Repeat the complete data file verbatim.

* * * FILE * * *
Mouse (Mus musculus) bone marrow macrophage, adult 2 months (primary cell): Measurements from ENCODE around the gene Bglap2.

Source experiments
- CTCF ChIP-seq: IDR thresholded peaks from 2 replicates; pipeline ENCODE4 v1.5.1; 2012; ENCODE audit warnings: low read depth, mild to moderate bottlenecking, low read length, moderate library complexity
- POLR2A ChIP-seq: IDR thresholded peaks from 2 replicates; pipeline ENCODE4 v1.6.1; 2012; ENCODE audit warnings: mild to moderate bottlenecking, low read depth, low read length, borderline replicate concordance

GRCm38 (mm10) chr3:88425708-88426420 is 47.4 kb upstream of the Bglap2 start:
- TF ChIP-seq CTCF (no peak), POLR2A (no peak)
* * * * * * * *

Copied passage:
Mouse (Mus musculus) bone marrow macrophage, adult 2 months (primary cell): Measurements from ENCODE around the gene Bglap2.

Source experiments
- CTCF ChIP-seq: IDR thresholded peaks from 2 replicates; pipeline ENCODE4 v1.5.1; 2012; ENCODE audit warnings: low read depth, mild to moderate bottlenecking, low read length, moderate library complexity
- POLR2A ChIP-seq: IDR thresholded peaks from 2 replicates; pipeline ENCODE4 v1.6.1; 2012; ENCODE audit warnings: mild to moderate bottlenecking, low read depth, low read length, borderline replicate concordance

GRCm38 (mm10) chr3:88425708-88426420 is 47.4 kb upstream of the Bglap2 start:
- TF ChIP-seq CTCF (no peak), POLR2A (no peak)